|09.02.10 at 3:25 pm ET|
Patriots coach Bill Belichick told New York’s WFAN Radio Thursday afternoon the New England starters are going to play in Thursday night’s preseason finale.
The fourth and final preseason game is usually the exclusive domain of the backups and other players who might be on the bubble before final cuts are made over the weekend. But in the wake of an uneven performance against St. Louis this week, that thinking may have changed according to Tom Brady. Brady said Belichick ripped into his team pretty good in the wake of the postgame film session.
“I think we’re all playing,” Brady told WEEI on Monday when he was asked about the starters. “[Belichick] told everybody, ‘Get ready to play.’”
It’s not known which starters will play and how many snaps they will see, but seeing some of the Patriots’ starters on the field for the preseason finale wouldn’t be unprecedented. In 2003, Brady and New England’s starting offense got the call in the fourth preseason game and played just over one quarter, finishing 8-for-10 for 63 yards and a touchdown against the Bears.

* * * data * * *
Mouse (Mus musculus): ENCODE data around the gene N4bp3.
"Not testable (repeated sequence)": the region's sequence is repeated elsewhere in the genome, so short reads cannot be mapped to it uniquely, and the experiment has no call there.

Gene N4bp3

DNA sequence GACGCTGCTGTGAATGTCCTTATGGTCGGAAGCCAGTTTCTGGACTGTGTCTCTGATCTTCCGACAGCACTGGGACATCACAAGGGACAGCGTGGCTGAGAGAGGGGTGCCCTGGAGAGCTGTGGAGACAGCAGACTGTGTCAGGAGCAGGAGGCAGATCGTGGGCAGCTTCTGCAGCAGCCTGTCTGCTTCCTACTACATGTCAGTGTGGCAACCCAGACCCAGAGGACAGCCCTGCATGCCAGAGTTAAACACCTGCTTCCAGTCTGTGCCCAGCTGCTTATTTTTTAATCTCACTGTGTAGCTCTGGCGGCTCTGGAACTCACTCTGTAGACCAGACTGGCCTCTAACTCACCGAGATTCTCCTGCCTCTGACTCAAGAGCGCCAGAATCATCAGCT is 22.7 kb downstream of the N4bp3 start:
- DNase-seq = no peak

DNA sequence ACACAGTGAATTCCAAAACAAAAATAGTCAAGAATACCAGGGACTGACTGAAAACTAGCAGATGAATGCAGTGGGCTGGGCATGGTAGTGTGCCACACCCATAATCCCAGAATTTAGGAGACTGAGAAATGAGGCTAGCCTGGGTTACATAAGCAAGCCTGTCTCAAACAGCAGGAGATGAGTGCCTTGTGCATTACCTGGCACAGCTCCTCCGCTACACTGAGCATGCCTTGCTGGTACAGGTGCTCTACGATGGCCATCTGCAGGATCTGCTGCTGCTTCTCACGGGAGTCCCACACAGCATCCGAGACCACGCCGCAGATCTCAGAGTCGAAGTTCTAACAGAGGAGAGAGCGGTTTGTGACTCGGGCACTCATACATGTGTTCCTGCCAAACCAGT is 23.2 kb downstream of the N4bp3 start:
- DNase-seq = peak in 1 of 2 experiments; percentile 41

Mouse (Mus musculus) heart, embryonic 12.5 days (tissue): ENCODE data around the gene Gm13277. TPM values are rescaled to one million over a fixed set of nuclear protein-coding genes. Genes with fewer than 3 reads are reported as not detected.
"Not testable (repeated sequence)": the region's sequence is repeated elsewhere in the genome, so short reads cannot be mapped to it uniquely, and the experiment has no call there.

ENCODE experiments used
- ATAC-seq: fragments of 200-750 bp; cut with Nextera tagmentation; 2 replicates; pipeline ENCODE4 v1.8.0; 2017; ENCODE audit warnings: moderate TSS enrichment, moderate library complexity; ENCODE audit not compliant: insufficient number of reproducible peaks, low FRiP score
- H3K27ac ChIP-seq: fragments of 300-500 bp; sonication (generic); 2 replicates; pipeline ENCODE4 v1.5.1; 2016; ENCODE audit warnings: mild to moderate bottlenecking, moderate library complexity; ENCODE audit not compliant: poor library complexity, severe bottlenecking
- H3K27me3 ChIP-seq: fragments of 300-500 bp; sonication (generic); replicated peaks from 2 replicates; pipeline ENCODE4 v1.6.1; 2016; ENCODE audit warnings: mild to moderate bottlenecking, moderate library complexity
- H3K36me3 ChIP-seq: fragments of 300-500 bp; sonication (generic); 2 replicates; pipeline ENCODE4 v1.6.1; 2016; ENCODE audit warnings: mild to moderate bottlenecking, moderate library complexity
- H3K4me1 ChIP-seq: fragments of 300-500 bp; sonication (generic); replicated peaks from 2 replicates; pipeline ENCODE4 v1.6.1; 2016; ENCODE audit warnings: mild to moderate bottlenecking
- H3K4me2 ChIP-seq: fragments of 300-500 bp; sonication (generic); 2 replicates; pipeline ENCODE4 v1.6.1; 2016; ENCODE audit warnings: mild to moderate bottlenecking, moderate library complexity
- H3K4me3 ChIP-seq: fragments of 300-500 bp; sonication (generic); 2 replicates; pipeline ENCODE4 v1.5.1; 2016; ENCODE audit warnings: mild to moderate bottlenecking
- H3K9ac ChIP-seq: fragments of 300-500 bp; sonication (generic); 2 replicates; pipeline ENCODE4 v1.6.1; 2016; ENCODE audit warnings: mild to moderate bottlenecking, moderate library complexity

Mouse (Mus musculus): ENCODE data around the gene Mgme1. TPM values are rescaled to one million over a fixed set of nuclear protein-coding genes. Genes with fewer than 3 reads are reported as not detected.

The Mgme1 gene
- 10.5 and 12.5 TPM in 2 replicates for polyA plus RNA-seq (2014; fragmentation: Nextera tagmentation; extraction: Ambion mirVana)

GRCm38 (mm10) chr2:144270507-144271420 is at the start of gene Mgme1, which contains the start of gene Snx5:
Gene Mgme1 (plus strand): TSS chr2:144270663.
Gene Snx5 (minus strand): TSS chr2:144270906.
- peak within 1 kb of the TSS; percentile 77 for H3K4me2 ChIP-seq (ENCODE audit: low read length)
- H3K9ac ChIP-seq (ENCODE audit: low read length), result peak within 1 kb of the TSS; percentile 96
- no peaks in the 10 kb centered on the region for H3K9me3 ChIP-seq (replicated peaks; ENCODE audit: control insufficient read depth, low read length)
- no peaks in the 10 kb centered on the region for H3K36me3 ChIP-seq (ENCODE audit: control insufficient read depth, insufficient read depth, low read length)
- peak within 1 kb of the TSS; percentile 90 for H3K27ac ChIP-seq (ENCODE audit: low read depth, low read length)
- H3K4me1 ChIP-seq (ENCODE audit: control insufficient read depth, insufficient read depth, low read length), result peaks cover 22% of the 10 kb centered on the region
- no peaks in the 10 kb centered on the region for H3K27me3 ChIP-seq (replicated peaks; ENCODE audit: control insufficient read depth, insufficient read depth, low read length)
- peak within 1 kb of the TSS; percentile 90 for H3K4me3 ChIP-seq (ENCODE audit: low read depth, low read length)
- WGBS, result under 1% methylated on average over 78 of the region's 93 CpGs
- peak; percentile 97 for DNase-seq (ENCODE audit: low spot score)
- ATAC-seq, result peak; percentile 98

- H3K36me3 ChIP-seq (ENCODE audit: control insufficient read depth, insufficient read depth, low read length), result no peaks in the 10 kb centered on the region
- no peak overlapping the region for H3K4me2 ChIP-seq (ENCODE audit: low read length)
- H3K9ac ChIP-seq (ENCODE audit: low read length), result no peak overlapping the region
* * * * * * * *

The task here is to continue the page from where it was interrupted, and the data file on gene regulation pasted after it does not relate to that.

“I tell everybody to be ready to play every week — that’s what we do,” Belichick said earlier this week when asked about the possibility of the starters playing on Thursday. “Coaches control playing time, but players should be ready to play every week regardless of the score, situation, field conditions, or anything else. That’s their job. That’s their responsibility. That’s what it is every week. And that’s not going to change.”
|09.02.10 at 12:05 pm ET|
While the rest of his teammates were set on spending the day gearing up for their final preseason bout in tonight’s game with the Giants, cornerback Leigh Bodden had other, less exciting plans.
Bodden, who was placed on season-ending injured reserve on Tuesday, tweeted this morning that he would be getting surgery on the rotator cuff that will cost him 2010-2011.
“Up early in the morning for Surgery[.] Hungry as hell[.] I couldn’t eat after midnight…. I knew I should have set the alarm and ate at 11:50,” he tweeted.
Bodden was entering his second season as a member of the Patriots. He had five picks last season, one short of his career-high six that he recorded in ’07 with the Browns. A veteran of seven seasons spent between Cleveland, Detroit, and New England, the 28-year-old had signed a 4-year, $22 million dollar deal to stay with the Patriots in the offseason.